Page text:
Court’s ritualistic self-abasement plays out in a slo-mo synthesis of a Vegas lounge act and a Victoria’s Secret Halloween show. The actress gives it all she’s got—and that’s a lot—writhing on an alter in a transparent negligee while a chorus line of boy toys act as her backup dancers. Where an unfettered Court puts on a rousing show in the catacombs the masked ball is staged with a more sophisticated bent—a dance sequence that would not be out of place in a Max Ophüls film. Roeg’s camera gets a workout, swirling in and around the damned souls in their finery—and just when the ball is at its most orgiastic an uninvited guest arrives—it’s the Red Death in human form, dressed in a crimson robe and veil. One by one the revelers are cut down by this unstoppable force—rivulets of blood stain the fine frocks and party dresses yet they continue to dance, turning as red as the plague that infects them. It’s too predictable, but certainly fitting that when his veil is removed the monster is revealed as the otherworldly doppelgänger of Prospero, the human virus. Any hope of a happy ending is doused as the final scene circles back to the robed figures under the moonlight where they escort a small child to an ambiguous fate.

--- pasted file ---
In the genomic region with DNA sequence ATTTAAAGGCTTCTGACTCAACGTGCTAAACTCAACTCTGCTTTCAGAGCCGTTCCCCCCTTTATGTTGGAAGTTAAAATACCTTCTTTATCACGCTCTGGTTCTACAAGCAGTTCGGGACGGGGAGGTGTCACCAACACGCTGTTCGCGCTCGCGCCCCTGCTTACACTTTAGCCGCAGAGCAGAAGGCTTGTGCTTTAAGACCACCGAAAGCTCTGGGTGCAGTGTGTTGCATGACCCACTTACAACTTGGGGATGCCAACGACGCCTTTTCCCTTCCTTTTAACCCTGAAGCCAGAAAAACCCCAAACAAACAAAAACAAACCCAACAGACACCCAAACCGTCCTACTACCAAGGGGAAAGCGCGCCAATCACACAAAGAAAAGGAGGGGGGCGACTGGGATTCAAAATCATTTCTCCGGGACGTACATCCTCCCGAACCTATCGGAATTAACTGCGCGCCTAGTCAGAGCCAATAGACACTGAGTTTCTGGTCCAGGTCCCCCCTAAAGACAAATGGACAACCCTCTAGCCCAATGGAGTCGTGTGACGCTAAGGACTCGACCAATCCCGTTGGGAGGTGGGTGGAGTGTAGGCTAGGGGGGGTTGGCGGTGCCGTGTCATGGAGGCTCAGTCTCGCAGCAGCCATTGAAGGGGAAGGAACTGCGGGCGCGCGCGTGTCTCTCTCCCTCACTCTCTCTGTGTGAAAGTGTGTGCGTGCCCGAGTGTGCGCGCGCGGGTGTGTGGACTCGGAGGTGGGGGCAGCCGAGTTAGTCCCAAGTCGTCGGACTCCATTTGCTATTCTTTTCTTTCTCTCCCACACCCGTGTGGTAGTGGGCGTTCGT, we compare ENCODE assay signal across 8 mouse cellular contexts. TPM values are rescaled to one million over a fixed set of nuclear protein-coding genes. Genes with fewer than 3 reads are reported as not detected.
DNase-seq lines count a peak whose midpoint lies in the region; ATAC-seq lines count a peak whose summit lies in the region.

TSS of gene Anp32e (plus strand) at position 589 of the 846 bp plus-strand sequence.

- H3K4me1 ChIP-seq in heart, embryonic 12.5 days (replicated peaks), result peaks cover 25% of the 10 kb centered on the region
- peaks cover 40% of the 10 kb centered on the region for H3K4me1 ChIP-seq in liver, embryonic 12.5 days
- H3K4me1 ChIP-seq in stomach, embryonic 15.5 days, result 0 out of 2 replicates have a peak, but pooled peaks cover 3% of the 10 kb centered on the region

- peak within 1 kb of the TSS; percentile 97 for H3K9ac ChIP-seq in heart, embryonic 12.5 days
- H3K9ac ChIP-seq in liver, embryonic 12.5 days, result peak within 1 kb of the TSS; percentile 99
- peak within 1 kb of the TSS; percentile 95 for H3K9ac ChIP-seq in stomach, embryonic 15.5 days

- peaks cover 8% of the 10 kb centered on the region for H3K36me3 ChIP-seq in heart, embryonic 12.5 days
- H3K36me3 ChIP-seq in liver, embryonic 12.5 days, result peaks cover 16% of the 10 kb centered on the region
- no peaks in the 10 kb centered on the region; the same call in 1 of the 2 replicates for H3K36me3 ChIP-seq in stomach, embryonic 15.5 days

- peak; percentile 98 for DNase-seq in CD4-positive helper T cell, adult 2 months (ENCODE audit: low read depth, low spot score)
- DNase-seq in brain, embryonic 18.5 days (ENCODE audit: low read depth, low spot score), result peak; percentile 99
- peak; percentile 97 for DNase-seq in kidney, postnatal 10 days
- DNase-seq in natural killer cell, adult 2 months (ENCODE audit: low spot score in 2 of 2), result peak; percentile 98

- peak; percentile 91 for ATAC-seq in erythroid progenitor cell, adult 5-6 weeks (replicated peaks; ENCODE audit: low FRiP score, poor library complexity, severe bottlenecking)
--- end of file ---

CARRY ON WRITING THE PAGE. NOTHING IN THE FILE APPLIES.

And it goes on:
Restored in 2019 by the Academy Film Archive and The Film Foundation, this new Masque restoration looks gorgeous—though the extra seconds of added material scattered around—a bit more of Hazel Court’s grisly fate, some tame dialogue concerning God, have little effect. The restoration also features a new audio commentary with film historians Kim Newman and Barry Forshaw and an introduction from film historian Stephen Jones. All the other films maintain the same beautiful transfers and extras found in the original release (except for Price’s PBS intros). You can read more about the films and the voluminous extras, plus the restored scenes for Masque, in Glenn Erickson’s review from 2013.
Here’s Mary Lambert on The Masque of the Red Death: